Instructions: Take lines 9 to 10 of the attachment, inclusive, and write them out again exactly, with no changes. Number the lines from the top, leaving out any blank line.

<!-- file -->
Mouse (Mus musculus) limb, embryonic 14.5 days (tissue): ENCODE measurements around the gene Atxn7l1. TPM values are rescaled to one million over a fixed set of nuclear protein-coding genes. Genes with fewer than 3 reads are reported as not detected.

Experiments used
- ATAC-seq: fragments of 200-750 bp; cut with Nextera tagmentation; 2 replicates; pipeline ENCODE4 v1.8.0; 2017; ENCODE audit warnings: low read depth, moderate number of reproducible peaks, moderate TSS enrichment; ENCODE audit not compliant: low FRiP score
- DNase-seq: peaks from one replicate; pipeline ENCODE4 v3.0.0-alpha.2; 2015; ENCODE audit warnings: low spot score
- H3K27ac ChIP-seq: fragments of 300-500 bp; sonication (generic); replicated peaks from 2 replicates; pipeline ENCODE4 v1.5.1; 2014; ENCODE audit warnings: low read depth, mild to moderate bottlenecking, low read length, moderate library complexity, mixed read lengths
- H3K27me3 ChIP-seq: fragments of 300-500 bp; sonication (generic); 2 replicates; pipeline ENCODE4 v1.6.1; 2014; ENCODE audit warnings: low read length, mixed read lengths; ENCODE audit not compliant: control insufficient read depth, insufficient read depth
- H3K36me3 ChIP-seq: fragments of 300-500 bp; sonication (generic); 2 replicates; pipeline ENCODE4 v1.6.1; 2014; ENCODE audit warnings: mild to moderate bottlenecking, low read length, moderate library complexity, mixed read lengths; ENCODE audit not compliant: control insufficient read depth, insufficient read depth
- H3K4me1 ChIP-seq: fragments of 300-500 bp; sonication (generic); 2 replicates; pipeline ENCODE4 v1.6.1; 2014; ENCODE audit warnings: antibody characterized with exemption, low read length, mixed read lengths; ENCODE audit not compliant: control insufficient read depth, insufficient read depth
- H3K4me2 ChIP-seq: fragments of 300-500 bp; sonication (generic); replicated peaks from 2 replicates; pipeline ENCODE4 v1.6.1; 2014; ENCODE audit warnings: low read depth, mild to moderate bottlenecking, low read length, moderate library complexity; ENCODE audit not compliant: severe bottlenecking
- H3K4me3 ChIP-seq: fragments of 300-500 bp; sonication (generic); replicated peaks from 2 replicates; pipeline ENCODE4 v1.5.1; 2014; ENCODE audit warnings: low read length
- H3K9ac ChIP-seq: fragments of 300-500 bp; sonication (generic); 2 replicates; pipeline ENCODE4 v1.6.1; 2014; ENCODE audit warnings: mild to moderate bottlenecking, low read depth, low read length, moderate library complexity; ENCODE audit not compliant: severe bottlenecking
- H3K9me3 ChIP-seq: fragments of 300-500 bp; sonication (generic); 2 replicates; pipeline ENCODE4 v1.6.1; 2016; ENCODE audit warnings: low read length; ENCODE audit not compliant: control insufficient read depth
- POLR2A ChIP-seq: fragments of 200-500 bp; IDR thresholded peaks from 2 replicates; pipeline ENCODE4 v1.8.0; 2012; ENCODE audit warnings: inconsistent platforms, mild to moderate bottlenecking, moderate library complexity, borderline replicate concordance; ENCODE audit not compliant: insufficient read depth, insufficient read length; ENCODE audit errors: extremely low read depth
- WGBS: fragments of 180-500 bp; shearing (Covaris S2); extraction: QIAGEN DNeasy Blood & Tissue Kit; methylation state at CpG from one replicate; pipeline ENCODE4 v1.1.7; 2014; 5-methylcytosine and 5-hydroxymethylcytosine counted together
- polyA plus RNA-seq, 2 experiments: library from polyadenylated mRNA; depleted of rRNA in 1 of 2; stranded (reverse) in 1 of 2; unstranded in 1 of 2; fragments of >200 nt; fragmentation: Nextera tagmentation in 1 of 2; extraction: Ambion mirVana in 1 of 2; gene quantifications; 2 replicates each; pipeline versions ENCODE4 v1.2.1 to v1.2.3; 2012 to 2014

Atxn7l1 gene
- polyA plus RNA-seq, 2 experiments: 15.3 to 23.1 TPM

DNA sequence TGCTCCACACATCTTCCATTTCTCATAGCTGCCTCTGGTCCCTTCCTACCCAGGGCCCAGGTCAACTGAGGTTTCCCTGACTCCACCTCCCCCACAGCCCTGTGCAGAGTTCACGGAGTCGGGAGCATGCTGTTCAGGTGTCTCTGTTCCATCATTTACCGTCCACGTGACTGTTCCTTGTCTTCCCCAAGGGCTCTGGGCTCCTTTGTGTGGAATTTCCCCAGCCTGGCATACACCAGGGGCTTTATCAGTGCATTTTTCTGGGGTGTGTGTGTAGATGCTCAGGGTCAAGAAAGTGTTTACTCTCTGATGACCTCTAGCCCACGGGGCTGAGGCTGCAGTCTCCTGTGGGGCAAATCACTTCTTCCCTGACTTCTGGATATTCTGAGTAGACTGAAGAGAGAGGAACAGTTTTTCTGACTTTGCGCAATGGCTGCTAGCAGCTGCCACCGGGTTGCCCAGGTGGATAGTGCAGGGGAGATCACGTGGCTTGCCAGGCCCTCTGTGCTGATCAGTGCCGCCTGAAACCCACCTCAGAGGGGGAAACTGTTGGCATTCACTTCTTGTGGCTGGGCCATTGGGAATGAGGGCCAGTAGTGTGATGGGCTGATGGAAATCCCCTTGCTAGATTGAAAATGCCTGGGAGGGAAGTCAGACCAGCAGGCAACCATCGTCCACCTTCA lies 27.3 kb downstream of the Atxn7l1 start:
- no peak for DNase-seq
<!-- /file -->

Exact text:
- H3K4me2 ChIP-seq: fragments of 300-500 bp; sonication (generic); replicated peaks from 2 replicates; pipeline ENCODE4 v1.6.1; 2014; ENCODE audit warnings: low read depth, mild to moderate bottlenecking, low read length, moderate library complexity; ENCODE audit not compliant: severe bottlenecking
- H3K4me3 ChIP-seq: fragments of 300-500 bp; sonication (generic); replicated peaks from 2 replicates; pipeline ENCODE4 v1.5.1; 2014; ENCODE audit warnings: low read length